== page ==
Book Review – Doctor Who: The Uncertainty Principle

  • Title: The Uncertainty Principle
  • Series: Doctor Who Companion Chronicles
  • Author: Simon Guerrier
  • Director: Lisa Bowerman
  • Characters: Zoë, Jen, Jaime, Second Doctor
  • Cast: Wendy Padbury, Charlie Hayes (as Jen, guest)
  • Date Reviewed on GoodReads: 12/18/2017

**Spoiler Alert** The Uncertainty Principle is the third story in Big Finish’s Companion Chronicles “Zoë Trilogy”, however it doesn’t end with a satisfactory conclusion. The story picks up where the previous story left off, Zoë is still being held captive by The Company. They want information from her, but because of the uncertain nature of her previous questioning, where they couldn’t determine if she was telling the truth or making up a story based on the information given in questioning, her interrogator won’t tell her what they want to know. Zoë is drugged and again begins to tell her story.

The Doctor (the Second Doctor as played by Patrick Troughton on the BBC television series), Jaime, and Zoë arrive at the funeral of Meg. It’s a rainy day, which Zoë enjoys – having been raised in space stations, such as The Wheel, she’s not used to being outside or real weather. After the funeral, the three go along to the funeral, fitting in with the mourners at the wake. They learn Meg died in an accident at her work and investigate. They also meet Archie, the boy next door who had a crush on Meg, before she left for college and her new job. Zoë is immediately taken with Archie. The TARDIS crew goes to Meg’s work to investigate. On the way there, they are attacked by mysterious electric creatures, which seem to explode upon encountering the Doctor who is wearing heavy rubber wellington boots which break the circuit. At Meg’s work, they discover a quantum computer, that has been turned off because they can’t get it working. Meg was working with the computer but was killed by it.

As Zoë, Jaime, and Archie look in to things (with the Doctor off doing his own investigating), Jaime puts his hand between the two towers of the quantum computer. The electric creatures attack again, and Archie defeats it by throwing water at it, which again breaks the circuit.

They return to Archie’s home, only to find it engulfed in flames. Archie is immediately worried about his mother, whom he can’t raise on his mobile phone. Jaime dashes into the burning house, rescues her, and collapses. He’s taken to the local hospital, comatose, with machines breathing for him as he recovers.

Zoë and the Doctor head to Meg’s work again. She explains that at the nano scale of the nucleus of an atom, things get very weird and particles can be in two states simultaneously. A particle can be both decayed and not decayed. She brings up the famous thought experiment of Schrödinger’s cat. Zoë explains to her interrogator, Jen, that the cat is both alive and dead. As she returns to explaining what happened, the Doctor, after talking to Archie begins to figure out what happened. The creatures are inter-dimensional – and rely on electricity and quantum mechanics. The Doctor is able to help the creatures – which allows Meg to come back. Jaime also recovers in the hospital. It is heavily implied that Zoë’s memory is like the cat – she has perfect recall, but she cannot remember. In fact, being forced to remember with drugs is giving her an increasingly bad headache. However, because of her photographic memory she can remember that she cannot remember.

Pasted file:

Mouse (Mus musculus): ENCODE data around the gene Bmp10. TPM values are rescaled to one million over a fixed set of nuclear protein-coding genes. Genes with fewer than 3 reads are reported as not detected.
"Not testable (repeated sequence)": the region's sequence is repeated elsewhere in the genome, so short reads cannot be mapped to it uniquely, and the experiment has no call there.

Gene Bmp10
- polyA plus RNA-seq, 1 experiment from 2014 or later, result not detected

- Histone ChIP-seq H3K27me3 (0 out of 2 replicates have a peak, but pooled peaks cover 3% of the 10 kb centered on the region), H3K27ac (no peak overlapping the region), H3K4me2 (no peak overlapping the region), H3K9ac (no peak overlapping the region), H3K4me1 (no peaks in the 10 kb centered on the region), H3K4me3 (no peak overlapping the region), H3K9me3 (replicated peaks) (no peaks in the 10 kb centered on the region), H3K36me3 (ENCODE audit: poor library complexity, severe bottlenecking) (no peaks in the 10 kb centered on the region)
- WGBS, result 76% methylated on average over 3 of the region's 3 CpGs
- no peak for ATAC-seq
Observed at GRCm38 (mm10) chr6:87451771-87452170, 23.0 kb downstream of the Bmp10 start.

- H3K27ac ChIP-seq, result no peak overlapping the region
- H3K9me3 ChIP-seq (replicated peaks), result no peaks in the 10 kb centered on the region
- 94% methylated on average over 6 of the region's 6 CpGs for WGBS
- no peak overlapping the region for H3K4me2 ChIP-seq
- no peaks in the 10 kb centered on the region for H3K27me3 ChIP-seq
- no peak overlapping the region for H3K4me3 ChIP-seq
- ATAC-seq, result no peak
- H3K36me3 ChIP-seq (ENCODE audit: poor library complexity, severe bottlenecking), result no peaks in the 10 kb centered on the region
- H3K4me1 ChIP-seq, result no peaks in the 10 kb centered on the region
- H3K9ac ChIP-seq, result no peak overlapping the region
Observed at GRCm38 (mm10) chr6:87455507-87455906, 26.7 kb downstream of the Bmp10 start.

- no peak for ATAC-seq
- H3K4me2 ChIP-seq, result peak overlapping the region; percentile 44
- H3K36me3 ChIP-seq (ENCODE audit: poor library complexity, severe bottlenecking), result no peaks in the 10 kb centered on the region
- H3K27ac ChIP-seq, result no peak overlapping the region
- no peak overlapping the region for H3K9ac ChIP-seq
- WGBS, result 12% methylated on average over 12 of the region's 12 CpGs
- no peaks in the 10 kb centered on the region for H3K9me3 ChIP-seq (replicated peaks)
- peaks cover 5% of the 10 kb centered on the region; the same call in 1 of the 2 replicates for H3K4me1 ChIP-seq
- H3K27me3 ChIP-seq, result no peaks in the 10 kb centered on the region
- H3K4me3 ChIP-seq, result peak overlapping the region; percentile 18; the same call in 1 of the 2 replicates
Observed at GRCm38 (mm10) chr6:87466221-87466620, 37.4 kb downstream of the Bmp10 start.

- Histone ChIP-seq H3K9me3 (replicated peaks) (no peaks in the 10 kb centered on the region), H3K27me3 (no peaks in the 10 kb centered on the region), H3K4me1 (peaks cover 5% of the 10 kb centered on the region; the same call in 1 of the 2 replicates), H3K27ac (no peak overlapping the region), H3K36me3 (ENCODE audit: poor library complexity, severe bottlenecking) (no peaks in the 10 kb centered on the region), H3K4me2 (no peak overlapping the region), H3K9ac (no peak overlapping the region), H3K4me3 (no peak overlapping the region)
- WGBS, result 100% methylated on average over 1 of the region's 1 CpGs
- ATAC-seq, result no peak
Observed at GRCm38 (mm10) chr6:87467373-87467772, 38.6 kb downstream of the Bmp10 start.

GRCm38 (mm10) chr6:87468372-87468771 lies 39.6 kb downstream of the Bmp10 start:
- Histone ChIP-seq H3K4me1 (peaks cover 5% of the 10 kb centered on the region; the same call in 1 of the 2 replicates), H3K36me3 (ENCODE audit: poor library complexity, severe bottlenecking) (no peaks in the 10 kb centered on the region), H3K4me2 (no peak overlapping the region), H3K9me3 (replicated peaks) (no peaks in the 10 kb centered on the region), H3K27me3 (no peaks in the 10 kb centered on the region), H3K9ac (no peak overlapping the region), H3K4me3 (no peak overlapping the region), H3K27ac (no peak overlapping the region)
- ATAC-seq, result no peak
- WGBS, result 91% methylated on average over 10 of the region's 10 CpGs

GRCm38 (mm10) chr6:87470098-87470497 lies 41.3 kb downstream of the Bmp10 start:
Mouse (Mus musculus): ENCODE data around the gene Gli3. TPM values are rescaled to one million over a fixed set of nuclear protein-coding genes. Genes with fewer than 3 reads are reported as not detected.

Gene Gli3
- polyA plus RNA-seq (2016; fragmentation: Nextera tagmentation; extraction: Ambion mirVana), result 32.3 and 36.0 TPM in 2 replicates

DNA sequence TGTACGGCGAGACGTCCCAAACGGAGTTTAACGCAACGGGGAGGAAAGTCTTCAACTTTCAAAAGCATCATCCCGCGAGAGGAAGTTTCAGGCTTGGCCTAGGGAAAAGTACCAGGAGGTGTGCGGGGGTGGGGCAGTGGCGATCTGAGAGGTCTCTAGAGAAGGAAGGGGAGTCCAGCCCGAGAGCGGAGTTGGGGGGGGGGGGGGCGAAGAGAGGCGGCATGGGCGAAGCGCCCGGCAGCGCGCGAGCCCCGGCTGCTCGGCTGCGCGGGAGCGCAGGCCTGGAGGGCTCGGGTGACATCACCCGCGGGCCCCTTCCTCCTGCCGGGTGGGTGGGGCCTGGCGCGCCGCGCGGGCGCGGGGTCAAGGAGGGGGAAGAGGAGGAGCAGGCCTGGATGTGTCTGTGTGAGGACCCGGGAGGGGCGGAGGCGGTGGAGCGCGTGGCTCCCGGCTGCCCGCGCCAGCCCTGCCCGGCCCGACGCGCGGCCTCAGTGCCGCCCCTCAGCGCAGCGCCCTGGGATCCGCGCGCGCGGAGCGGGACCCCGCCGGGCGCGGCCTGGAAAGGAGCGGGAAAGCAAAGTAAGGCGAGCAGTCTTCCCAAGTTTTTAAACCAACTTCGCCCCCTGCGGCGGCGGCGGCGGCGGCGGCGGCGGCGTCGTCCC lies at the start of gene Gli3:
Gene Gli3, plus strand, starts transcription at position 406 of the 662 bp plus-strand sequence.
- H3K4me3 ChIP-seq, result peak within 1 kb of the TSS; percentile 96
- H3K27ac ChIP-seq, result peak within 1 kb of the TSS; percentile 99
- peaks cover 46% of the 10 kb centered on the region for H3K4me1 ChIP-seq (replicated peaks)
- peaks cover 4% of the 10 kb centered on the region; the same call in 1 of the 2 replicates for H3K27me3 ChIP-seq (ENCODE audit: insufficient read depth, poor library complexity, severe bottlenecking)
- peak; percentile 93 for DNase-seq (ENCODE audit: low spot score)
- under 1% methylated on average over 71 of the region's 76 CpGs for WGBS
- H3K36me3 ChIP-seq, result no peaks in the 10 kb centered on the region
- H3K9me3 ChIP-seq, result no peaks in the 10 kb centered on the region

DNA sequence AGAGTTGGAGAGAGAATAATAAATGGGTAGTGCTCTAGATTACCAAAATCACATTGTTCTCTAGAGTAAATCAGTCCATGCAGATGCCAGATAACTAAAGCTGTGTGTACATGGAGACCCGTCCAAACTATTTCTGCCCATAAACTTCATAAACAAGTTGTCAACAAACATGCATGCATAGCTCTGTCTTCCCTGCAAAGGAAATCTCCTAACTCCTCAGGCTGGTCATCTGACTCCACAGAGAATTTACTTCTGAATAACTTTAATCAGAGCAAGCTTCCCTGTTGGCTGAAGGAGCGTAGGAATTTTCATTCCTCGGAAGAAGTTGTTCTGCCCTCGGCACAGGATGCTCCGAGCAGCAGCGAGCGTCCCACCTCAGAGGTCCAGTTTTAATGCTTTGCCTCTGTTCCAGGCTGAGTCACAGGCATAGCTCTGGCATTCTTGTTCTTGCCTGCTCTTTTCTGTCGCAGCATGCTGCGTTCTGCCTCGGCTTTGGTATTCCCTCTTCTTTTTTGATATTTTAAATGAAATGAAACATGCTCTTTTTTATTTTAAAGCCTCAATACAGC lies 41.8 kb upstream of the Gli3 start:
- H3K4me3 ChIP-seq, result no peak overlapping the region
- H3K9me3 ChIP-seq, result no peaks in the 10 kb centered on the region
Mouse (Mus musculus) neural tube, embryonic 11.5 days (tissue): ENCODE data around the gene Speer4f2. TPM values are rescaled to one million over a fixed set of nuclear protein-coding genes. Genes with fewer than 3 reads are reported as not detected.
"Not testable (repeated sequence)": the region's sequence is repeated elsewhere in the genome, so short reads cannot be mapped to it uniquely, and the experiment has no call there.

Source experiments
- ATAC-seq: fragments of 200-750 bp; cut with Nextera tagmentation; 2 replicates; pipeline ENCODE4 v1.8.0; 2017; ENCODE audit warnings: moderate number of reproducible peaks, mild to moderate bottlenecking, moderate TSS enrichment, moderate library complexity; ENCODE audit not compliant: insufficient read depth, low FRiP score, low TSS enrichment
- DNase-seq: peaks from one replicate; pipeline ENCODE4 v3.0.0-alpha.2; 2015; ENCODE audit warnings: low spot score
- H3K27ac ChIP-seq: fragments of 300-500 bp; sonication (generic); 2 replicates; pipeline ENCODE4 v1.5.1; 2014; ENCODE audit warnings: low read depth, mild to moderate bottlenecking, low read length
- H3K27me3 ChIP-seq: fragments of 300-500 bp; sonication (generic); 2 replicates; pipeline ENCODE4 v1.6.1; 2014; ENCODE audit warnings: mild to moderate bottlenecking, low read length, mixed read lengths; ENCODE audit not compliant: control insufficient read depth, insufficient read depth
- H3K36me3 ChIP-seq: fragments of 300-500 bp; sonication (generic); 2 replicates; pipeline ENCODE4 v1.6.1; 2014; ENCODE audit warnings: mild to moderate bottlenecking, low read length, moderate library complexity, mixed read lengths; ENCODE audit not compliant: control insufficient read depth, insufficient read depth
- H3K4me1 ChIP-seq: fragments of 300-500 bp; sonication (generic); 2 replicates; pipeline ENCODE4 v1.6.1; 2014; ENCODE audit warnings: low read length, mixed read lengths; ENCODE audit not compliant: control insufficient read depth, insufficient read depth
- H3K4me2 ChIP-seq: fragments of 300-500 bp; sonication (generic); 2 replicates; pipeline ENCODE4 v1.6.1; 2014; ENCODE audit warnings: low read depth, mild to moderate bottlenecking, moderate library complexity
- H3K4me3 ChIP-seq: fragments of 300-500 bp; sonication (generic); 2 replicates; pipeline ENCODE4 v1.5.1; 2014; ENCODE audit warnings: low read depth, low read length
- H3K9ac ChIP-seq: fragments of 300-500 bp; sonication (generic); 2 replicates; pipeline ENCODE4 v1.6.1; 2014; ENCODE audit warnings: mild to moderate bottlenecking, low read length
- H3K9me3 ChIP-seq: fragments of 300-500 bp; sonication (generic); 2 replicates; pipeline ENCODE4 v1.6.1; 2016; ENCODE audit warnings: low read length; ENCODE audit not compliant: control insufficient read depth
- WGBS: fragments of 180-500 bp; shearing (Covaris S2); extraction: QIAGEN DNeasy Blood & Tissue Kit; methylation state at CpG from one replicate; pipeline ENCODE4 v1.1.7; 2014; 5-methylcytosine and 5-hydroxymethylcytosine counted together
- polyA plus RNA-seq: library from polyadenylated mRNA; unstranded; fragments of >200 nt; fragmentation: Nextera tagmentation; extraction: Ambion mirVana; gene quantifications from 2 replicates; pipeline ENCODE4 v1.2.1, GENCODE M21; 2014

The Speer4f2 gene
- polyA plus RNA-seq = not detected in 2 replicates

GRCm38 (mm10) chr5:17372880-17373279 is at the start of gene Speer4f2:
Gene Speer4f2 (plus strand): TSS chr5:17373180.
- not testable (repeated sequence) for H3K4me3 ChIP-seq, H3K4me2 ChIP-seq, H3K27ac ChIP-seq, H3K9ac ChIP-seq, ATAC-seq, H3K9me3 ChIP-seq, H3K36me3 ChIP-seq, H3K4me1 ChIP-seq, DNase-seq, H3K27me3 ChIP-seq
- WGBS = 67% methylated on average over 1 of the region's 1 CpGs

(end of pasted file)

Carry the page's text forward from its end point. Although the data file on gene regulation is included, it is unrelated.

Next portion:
Jen is unsure if they have enough to save Zoë from her un-named fate. Jen does say that although Zoë cannot explain how the quantum computer worked, she’s proven it’s possible. She also believes she’s proven that Zoë traveled in time, since the gravestone epitaph she quoted at the beginning of her recitation was something she couldn’t possible know without actually being there. Jen also reveals that Archie and Meg married but divorced six years later.

This trilogy is very uncertain, no pun intended. I have the next CD in the Companion Chronicles series that features the Second Doctor, Jaime, and Zoë – but it doesn’t seem to be part of this series at all. Also, as a technical fault, there’s a scene or two in this story where it’s actually hard to tell if it’s Jen or Zoë who is speaking. I found this entire trilogy to be interesting – I’ve never really liked what happened to Jaime and Zoë at the end of the aired Doctor Who episode, “The War Games”, but this trilogy doesn’t provide a lot of answers to what happened to Zoë. Likewise, The Company, is mysteriously and frustratingly vague. On the other hand, as with all the Companion Chronicles stories for the most part – I really, really like the format of this line from Big Finish. The stories are similar in feel to the Past Doctor Adventures or Missing Adventures with the notable exception of being from the Companion’s point of view rather than the Doctor’s pov – which gives the stories a great hook. I still recommend this story, I just wish it had been a bit more definitive in it’s end.

Go here to read my review of volume 2, The Memory Cheats.

Go here to read my review of volume 1, Echoes of Grey.

Find out more about Big Finish audios at their website: www.bigfinish.com.

Click here to order The Uncertainty Principle on CD or Download.

Note: No promotional consideration was paid for this review. I review because I enjoy it!

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Book Review – Doctor Who: The Memory Cheats

  • Title: The Memory Cheats
  • Series: Doctor Who Companion Chronicles